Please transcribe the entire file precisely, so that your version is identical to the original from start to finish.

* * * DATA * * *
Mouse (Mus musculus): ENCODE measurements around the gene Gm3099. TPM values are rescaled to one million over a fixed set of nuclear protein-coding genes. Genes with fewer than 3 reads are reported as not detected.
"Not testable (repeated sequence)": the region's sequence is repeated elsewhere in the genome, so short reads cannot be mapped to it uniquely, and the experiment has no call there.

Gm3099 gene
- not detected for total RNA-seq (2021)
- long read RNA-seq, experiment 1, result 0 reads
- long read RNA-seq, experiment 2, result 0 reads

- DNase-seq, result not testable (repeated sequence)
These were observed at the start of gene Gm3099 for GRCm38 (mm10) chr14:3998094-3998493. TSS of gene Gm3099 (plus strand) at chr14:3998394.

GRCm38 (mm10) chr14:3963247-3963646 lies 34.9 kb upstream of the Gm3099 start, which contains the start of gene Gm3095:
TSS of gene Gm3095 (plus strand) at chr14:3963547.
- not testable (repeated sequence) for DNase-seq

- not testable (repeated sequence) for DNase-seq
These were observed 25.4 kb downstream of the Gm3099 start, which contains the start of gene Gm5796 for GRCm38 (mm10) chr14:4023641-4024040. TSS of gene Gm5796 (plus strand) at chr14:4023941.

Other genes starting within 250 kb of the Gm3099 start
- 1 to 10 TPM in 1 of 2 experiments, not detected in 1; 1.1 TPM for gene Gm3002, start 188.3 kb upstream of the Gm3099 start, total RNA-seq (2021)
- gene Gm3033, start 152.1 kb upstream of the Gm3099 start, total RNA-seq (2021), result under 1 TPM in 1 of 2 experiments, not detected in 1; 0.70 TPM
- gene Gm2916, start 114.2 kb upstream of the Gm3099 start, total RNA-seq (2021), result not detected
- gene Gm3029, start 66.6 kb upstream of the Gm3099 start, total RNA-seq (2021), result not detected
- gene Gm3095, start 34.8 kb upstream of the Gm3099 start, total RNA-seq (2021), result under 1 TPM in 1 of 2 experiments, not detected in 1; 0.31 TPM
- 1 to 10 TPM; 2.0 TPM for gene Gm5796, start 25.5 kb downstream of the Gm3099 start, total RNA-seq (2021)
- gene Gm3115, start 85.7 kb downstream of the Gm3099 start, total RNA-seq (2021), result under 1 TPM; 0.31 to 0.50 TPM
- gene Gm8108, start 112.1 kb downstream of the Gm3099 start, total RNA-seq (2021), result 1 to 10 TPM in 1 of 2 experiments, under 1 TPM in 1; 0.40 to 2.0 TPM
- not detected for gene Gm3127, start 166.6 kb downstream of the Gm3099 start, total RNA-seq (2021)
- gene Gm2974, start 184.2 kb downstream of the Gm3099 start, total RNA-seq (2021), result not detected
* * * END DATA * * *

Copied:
Mouse (Mus musculus): ENCODE measurements around the gene Gm3099. TPM values are rescaled to one million over a fixed set of nuclear protein-coding genes. Genes with fewer than 3 reads are reported as not detected.
"Not testable (repeated sequence)": the region's sequence is repeated elsewhere in the genome, so short reads cannot be mapped to it uniquely, and the experiment has no call there.

Gm3099 gene
- not detected for total RNA-seq (2021)
- long read RNA-seq, experiment 1, result 0 reads
- long read RNA-seq, experiment 2, result 0 reads

- DNase-seq, result not testable (repeated sequence)
These were observed at the start of gene Gm3099 for GRCm38 (mm10) chr14:3998094-3998493. TSS of gene Gm3099 (plus strand) at chr14:3998394.

GRCm38 (mm10) chr14:3963247-3963646 lies 34.9 kb upstream of the Gm3099 start, which contains the start of gene Gm3095:
TSS of gene Gm3095 (plus strand) at chr14:3963547.
- not testable (repeated sequence) for DNase-seq

- not testable (repeated sequence) for DNase-seq
These were observed 25.4 kb downstream of the Gm3099 start, which contains the start of gene Gm5796 for GRCm38 (mm10) chr14:4023641-4024040. TSS of gene Gm5796 (plus strand) at chr14:4023941.

Other genes starting within 250 kb of the Gm3099 start
- 1 to 10 TPM in 1 of 2 experiments, not detected in 1; 1.1 TPM for gene Gm3002, start 188.3 kb upstream of the Gm3099 start, total RNA-seq (2021)
- gene Gm3033, start 152.1 kb upstream of the Gm3099 start, total RNA-seq (2021), result under 1 TPM in 1 of 2 experiments, not detected in 1; 0.70 TPM
- gene Gm2916, start 114.2 kb upstream of the Gm3099 start, total RNA-seq (2021), result not detected
- gene Gm3029, start 66.6 kb upstream of the Gm3099 start, total RNA-seq (2021), result not detected
- gene Gm3095, start 34.8 kb upstream of the Gm3099 start, total RNA-seq (2021), result under 1 TPM in 1 of 2 experiments, not detected in 1; 0.31 TPM
- 1 to 10 TPM; 2.0 TPM for gene Gm5796, start 25.5 kb downstream of the Gm3099 start, total RNA-seq (2021)
- gene Gm3115, start 85.7 kb downstream of the Gm3099 start, total RNA-seq (2021), result under 1 TPM; 0.31 to 0.50 TPM
- gene Gm8108, start 112.1 kb downstream of the Gm3099 start, total RNA-seq (2021), result 1 to 10 TPM in 1 of 2 experiments, under 1 TPM in 1; 0.40 to 2.0 TPM
- not detected for gene Gm3127, start 166.6 kb downstream of the Gm3099 start, total RNA-seq (2021)
- gene Gm2974, start 184.2 kb downstream of the Gm3099 start, total RNA-seq (2021), result not detected